© Demart Pro Arte®/Artists Rights Society (ARS), NY

Naomi stands on the road to Judah as her two Moabite daughters-in-law, Ruth and Orpah, beg to accompany her to her native land in this watercolor by Salvador Dali. Following the death of her husband, Elimelech, and her two sons, Naomi decided to leave Moab, where her family had fled to escape famine. Unlike Orpah, who returns to her Moabite family in obedience to Naomi’s wishes, Ruth insists on traveling to Bethlehem with Naomi. Ruth vows, “Your people will be my people and your God my God,” a declaration of love and loyalty cemented when Ruth marries Elimelech’s wealthy kinsman, Boaz. Elimelech’s family recovers its land through this marriage and, when Ruth and Boaz have a son, Obed, the family also gains a future.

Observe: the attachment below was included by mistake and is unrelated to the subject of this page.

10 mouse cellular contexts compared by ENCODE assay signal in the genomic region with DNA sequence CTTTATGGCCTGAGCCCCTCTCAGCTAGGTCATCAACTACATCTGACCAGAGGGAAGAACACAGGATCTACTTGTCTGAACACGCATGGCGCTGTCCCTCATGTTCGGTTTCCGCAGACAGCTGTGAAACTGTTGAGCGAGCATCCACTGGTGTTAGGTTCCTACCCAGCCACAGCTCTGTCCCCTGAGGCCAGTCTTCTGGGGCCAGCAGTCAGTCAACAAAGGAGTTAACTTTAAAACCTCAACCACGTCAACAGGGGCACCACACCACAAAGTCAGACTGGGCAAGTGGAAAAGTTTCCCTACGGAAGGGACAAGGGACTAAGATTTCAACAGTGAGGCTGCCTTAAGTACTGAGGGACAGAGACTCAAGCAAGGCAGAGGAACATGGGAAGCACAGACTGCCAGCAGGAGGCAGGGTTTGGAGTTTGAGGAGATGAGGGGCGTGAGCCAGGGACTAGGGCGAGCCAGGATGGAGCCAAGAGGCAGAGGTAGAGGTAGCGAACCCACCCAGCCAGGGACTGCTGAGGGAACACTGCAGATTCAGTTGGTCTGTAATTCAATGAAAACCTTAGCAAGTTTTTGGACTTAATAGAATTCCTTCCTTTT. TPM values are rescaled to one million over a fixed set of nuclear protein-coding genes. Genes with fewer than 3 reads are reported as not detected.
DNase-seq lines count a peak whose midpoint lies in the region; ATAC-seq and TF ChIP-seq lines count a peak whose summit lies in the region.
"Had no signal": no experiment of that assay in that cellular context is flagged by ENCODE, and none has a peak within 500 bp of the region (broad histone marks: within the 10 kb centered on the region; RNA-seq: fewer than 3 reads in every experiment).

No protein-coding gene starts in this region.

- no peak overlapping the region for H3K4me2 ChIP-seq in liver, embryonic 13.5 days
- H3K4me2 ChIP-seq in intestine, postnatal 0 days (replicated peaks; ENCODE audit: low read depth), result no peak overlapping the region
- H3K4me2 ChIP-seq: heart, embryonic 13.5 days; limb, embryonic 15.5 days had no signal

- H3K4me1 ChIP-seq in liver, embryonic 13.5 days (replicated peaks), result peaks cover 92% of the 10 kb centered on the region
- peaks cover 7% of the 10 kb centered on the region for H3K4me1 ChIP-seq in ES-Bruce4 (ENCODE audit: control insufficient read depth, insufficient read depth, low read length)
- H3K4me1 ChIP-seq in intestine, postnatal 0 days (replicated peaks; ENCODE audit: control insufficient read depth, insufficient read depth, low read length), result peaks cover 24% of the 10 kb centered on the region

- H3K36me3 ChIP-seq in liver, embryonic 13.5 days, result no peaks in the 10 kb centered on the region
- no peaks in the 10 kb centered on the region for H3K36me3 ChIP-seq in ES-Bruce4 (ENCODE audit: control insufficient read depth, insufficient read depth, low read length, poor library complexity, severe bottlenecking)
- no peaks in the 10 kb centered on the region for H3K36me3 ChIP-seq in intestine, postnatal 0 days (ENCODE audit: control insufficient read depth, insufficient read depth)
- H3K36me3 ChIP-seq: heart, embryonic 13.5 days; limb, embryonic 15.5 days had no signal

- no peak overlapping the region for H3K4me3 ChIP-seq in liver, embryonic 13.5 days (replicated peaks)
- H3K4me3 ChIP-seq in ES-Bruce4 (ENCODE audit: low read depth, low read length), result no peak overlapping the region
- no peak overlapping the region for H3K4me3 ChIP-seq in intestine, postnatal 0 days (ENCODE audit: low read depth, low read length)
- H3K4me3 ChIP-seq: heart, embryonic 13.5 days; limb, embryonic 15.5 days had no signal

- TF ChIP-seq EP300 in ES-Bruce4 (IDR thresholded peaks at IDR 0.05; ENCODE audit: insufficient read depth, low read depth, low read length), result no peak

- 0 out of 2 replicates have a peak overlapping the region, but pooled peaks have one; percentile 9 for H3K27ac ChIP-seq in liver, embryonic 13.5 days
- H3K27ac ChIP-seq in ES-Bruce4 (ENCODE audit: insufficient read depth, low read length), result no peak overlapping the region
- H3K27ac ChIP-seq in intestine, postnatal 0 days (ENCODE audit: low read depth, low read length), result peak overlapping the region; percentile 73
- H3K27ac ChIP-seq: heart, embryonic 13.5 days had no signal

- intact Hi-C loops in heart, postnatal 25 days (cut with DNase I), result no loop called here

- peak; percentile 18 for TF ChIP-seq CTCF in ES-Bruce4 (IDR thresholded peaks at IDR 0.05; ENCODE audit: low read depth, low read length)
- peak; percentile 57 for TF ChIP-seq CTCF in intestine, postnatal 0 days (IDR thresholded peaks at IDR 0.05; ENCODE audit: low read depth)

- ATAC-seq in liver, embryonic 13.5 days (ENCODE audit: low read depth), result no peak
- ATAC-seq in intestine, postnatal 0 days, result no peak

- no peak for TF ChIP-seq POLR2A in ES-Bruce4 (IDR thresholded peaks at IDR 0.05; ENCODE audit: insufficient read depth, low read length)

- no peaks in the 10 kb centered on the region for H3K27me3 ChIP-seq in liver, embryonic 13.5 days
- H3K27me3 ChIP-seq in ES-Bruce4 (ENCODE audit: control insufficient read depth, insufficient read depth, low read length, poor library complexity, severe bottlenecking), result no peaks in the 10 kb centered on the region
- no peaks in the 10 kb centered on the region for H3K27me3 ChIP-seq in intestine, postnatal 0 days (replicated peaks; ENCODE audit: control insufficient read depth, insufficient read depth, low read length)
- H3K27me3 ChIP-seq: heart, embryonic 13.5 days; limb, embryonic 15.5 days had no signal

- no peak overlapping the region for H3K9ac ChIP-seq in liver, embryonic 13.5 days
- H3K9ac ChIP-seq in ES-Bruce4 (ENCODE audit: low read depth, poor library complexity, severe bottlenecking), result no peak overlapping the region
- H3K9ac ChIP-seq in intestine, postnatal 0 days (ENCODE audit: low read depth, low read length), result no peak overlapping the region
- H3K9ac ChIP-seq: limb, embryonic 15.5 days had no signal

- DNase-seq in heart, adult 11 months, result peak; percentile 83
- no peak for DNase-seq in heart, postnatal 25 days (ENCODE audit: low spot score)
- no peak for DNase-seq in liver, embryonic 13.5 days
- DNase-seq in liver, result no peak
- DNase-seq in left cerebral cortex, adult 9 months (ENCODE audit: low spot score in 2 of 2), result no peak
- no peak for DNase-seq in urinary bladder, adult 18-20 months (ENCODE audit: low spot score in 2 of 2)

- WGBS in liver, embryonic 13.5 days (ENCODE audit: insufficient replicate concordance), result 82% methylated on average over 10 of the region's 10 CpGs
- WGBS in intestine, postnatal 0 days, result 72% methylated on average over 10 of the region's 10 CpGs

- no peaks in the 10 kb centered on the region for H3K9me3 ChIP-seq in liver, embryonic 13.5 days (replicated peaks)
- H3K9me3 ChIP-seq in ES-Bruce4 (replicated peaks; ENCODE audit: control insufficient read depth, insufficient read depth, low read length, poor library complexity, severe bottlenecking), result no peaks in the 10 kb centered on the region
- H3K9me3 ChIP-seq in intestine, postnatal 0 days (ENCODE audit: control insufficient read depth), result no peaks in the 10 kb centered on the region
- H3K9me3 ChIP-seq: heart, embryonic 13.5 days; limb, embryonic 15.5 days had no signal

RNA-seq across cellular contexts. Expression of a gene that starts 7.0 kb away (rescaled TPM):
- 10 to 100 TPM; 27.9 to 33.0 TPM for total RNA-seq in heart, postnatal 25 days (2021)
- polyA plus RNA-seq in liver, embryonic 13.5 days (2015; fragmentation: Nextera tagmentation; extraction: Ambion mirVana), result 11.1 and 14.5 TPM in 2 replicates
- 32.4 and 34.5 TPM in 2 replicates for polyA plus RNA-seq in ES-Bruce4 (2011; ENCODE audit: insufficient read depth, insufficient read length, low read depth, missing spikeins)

On the surface, the Book of Ruth depicts one family’s movement from exile, barrenness and loss to a homecoming made joyful with new unions, life and prosperity. But, according to author Adele Berlin, the Book of Ruth repeats the Bible’s central theme of the land and the people. As with Abraham and Jacob, God again fulfills his covenant to make a great nation out of Abraham’s descendants. Obed, son of Ruth and Boaz, became the grandfather of David, the greatest Israelite king and promised progenitor of the messiah who would bring an eternal kingdom.